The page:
We have been working with

*linear*regression models so far in the course.Some models are nonlinear, but can be

*transformed*to a linear model.We will also see that transformations can sometimes

*stabilize*the variance making constant variance a more reasonable assumption.Finally, we will see how to correct for unequal variance using a technique weighted least squares (WLS).

Here is a simple dataset showing the number of bacteria alive in a colony, $N_t$ as a function of time $t$. A simple linear regression model is clearly not a very good fit.

In [ ]:

```
bacteria.table = read.table('http://stats191.stanford.edu/data/bacteria.table', header=T)
plot(bacteria.table$t, bacteria.table$N_t, pch=23, cex=2, bg='orange')
bacteria.lm = lm(N_t ~ t, bacteria.table)
abline(bacteria.lm$coef, lwd=2, col='red')
```

In [ ]:

```
par(mfrow=c(2,2))
plot(bacteria.lm, pch=23, bg='orange')
```

Suppose the expected number of cells grows like $$E(n_t) = n_0 e^{\beta_1t}, \qquad t=1, 2, 3, \dots$$

If we take logs of both sides $$\log E(n_t) = \log n_0 + \beta_1 t.$$

A reasonable (?) model: $$\log n_t = \log n_0 + \beta_1 t + \varepsilon_t, \qquad \varepsilon_t \overset{IID}{\sim} N(0,\sigma^2).$$

In [ ]:

```
bacteria.log.lm <- lm(log(N_t) ~ t, bacteria.table)
plot(bacteria.table$t, bacteria.table$N_t, pch=23, cex=2, bg='orange')
lines(bacteria.table$t, fitted(bacteria.lm), lwd=2, col='red')
lines(bacteria.table$t, exp(fitted(bacteria.log.lm)), lwd=2, col='green')
```

In [ ]:

```
par(mfrow=c(2,2))
plot(bacteria.log.lm, pch=23, bg='orange')
```

This model slightly different than original model: $$E(\log n_t) \leq \log E(n_t)$$ but may be approximately true.

If $\varepsilon_t \sim N(0,\sigma^2)$ then $$n_t = n_0 \cdot \epsilon_t \cdot e^{\beta_1 t}.$$

$\epsilon_t=e^{\varepsilon_t}$ is called a log-normal random $(0,\sigma^2)$ random variable.

We see that an exponential growth or decay model can be made (approximately) linear. Here are a few other models that can be linearized:

$y=\alpha x^{\beta}$, use $\tilde{y}=\log(y), \tilde{x}=\log(x)$;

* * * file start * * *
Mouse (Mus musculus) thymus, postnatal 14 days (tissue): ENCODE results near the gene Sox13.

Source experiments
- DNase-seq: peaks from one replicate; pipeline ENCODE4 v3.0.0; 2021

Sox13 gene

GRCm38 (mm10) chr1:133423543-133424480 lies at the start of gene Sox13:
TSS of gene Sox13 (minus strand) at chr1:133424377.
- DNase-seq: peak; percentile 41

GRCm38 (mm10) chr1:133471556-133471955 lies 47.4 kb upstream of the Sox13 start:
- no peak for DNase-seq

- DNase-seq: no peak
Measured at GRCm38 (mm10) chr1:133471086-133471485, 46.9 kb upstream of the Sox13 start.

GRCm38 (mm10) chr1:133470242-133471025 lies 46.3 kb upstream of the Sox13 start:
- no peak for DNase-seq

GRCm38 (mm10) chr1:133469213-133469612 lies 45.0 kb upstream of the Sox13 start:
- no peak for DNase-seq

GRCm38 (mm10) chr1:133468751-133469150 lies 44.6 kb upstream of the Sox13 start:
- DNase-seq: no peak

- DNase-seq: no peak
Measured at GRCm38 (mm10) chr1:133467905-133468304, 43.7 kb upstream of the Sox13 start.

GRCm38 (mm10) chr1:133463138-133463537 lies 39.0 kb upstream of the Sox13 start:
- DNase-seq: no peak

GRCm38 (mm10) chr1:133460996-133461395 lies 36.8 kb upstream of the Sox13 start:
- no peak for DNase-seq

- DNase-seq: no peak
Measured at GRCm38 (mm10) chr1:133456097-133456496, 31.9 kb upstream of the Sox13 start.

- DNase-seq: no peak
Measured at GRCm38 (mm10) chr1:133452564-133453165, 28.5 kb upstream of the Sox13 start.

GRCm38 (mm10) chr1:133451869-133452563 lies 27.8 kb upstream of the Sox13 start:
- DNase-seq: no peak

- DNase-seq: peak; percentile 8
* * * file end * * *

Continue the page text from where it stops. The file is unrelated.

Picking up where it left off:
$y=\alpha e^{\beta x}$, use $\tilde{y}=\log(y)$;

$y=x/(\alpha x - \beta)$, use $\tilde{y}=1/y, \tilde{x}=1/x$.

More in textbook.

Just because expected value linearizes, doesn’t mean that the errors behave correctly.

In some cases, this can be corrected using weighted least squares (more later).

Constant variance, normality assumptions should still be checked.

Sometimes, a transformation can turn non-constant variance errors to "close to" constant variance. This is another situation in which we might consider a transformation.

Example: by the "delta rule", if $$\text{Var}(Y) = \sigma^2 E(Y)$$ then $$\text{Var}(\sqrt{Y}) \simeq \frac{\sigma^2}{4}.$$

In practice, we might not know which transformation is best. Box-Cox transformations offer a tool to find a "best" transformation.

The following approximation is ubiquitous in statistics.

Taylor series expansion: $$f(Y) = f(E(Y)) + \dot{f}(E(Y)) (Y - E(Y)) + \dots$$

Taking expectations of both sides yields: $$\text{Var}(f(Y)) \simeq \dot{f}(E(Y))^2 \cdot \text{Var}(Y)$$

So, for our previous example: $$\text{Var}(\sqrt{Y}) \simeq \frac{\text{Var}(Y)}{4 \cdot E(Y)}$$

Another example $$\text{Var}(\log(Y)) \simeq \frac{\text{Var}(Y)}{E(Y)^2}.$$

Just because a transformation makes variance constant doesn’t mean regression function is still linear (or even that it was linear)!

The models are approximations, and once a model is selected our standard diagnostics should be used to assess adequacy of fit.

It is possible to have non-constant variance but the variance stabilizing transformation may destroy linearity of the regression function.

*Solution:*try weighted least squares (WLS).

We will now see an example in which there seems to be strong evidence for variance that changes based on

`Region`

.After observing this, we will create a new model that attempts to

*correct*for this and come up with better estimates.*Correcting*for unequal variance, as we describe it here, generally requires a model for how the variance depends on observable quantities.

Variable | Description |

$Y$ | Per capita education expenditure by state |

$X_1$ | Per capita income in 1973 by state |

$X_2$ | Proportion of population under 18 |

$X_3$ | Proportion in urban areas |

`Region` | Which region of the country are the states located in |

In [ ]:

```
education.table = read.table('http://stats191.stanford.edu/data/education1975.table', header=T)
education.table$Region = factor(education.table$Region)
education.lm = lm(Y ~ X1 + X2 + X3, data=education.table)
summary(education.lm)
```

In [ ]:

```
par(mfrow=c(2,2))
plot(education.lm)
```

In [ ]:

```
boxplot(rstandard(education.lm) ~ education.table$Region,
col=c('red', 'green', 'blue', 'yellow'))
```

In [ ]:

```
keep.subset = (education.table$STATE != 'AK')
education.noAK.lm = lm(Y ~ X1 + X2 + X3, subset=keep.subset,
data=education.table)
summary(education.noAK.lm)
```

In [ ]:

```
par(mfrow=c(2,2))
plot(education.noAK.lm)